Who would ever think the worst part of having a total shoulder replacement would be heartburn. But that’s what’s going on over here. Peter went into the hospital at 5:45 on Tuesday morning and came home with a brand new shoulder just 8 1/2 hours later. A whole new body part and you don’t even stay over night!
He had a nerve block, so he was feeling no pain when he got home, and we were all really happy about that. But 18 hours later, the nerve block’s expiration date, still no pain. What woke him up yesterday morning was heartburn. Like, really bad heartburn. We quickly realized the mandatory 325 msg of Aspirin, given to prevent blood clots, was probably the culprit. He got it under control, and we even took off the sling to have a little sponge bath and to change clothes, and still no pain. Until last night when he got that heartburn again. Remedied by all the classics like Tums and Prilosec and a bread my neighbor made us that has made my list of “The Top 10 Things I Want In My Mouth At The Time Of Death. But shoulder pain? Nope.
i have been having some trouble with my hip for several months and it appears I’m probably feeling more pain than a man who just got a body part replaced! Gratitude for medical science. I mean really, you just gotta love the idea that long ago, my husband would have had no choice but to learn to live with pain and impairment. Say whatever you want about surgeons always wanting to do surgery, but boy, when you need it, it’s like real life magic.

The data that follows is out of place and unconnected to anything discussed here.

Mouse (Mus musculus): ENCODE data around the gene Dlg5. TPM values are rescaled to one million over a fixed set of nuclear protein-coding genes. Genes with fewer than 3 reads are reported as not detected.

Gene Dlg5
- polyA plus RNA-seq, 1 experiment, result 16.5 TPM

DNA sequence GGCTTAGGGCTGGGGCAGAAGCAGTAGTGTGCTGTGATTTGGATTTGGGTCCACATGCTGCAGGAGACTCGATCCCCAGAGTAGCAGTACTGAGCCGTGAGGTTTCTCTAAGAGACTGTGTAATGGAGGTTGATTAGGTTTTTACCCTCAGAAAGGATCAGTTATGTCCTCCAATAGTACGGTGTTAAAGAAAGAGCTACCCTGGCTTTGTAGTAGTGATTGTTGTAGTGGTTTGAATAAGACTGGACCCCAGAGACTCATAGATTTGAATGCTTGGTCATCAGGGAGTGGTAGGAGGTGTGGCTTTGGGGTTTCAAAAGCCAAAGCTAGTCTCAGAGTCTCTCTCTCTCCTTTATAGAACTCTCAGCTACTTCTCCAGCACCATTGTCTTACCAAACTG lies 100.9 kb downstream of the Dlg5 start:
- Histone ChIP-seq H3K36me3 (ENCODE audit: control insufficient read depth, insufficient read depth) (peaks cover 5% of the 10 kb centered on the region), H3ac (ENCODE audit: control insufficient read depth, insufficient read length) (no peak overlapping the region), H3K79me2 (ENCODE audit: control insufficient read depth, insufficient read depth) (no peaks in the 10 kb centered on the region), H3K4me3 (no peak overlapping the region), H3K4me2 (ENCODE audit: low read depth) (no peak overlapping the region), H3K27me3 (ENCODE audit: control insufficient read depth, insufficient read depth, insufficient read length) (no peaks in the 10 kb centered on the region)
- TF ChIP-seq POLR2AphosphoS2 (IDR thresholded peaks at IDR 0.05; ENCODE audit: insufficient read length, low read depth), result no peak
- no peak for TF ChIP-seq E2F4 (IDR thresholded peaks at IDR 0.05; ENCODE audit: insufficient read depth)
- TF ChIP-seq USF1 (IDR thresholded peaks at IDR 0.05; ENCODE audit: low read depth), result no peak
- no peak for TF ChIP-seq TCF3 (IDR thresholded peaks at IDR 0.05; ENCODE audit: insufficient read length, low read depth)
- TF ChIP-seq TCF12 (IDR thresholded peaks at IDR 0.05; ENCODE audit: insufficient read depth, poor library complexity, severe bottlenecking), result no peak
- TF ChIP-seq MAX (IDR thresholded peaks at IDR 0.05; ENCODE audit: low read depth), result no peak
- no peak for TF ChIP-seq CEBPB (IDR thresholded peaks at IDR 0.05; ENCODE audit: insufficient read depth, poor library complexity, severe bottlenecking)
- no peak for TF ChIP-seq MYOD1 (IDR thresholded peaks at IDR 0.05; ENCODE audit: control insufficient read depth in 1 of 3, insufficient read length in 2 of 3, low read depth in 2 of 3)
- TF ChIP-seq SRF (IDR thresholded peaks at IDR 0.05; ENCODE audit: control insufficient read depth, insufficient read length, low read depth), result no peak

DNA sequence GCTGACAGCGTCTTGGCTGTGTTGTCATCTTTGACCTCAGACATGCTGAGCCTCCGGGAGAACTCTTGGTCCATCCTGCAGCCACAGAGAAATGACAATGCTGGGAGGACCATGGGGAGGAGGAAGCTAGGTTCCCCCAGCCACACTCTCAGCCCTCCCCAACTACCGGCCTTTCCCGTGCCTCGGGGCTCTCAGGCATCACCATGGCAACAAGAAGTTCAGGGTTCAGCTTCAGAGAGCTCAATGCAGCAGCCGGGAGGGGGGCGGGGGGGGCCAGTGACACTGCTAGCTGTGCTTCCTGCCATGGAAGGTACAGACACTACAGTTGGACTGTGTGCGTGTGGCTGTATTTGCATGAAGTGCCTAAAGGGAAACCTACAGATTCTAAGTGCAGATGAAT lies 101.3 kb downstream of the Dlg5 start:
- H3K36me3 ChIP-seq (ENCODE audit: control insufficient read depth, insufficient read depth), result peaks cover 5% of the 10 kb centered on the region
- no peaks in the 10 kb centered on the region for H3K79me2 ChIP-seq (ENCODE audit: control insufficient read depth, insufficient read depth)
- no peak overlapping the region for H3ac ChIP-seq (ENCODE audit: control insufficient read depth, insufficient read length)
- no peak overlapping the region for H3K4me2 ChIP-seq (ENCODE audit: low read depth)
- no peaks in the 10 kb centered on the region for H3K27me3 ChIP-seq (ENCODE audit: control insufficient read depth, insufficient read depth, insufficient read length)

Maybe it’s because I’m all vaccinated, or maybe because it’s just time, but I’ve come here to resume my role as resident fashion critic of the Oscars. Who better than someone who’s scarcely been out of yoga pants in a year and is currently, as I write, wearing flannel pajamas with dogs on them.
It was a weird show, with none of the jokes, pomp and circumstance or fun that’s usually playing out on Hollywood’s uber (means very, not a car service) big night. The red carpet was hardly even a thing on ABC. They kept making us watch the nominated songs instead of making the stars tell us what they were wearing? Awe, c’mon, we came for good time.
Once inside the small venue (I’ve been in bigger restaurants), things got serious pretty fast, while Regina King’s open focused on our weird year and the George Floyd verdict. And that’s pretty much how it went–intros to the awards were little bios of each nominee and how they got interested in their craft. At this point, I was longing for the disaster that was Rob Lowe at the opening of the Oscars 1989 (Snow White was involved).
Let’s get on with it.
You’re the worst.
what the Halle did you do to your hair?
The thing is, I like this dress. In another color it would be one of my favorites, but this hair is so profoundly bad and off and all things horrible that I couldn’t get past it to even THINK about the dress. Once when one I was little, one of my neighborhood friends didn’t feel good (at age 6) she went into the bathroom and had her hand on her forehead because she felt so hot and got so bored in there during her epic stomach ache, she took scissors and cut her bangs above where her hand had been and that’s what I feel might have happened here. Did you get bored int he bathroom, Halle? Or did you run into a lawn mower, or did you let one of your kid cut your hair, or one of your enemies. Anyway, this just goes to show the power of hair, because I think Halle is one of the most beautiful women in the world and even she couldn’t pull off this little Dutch Boy bob.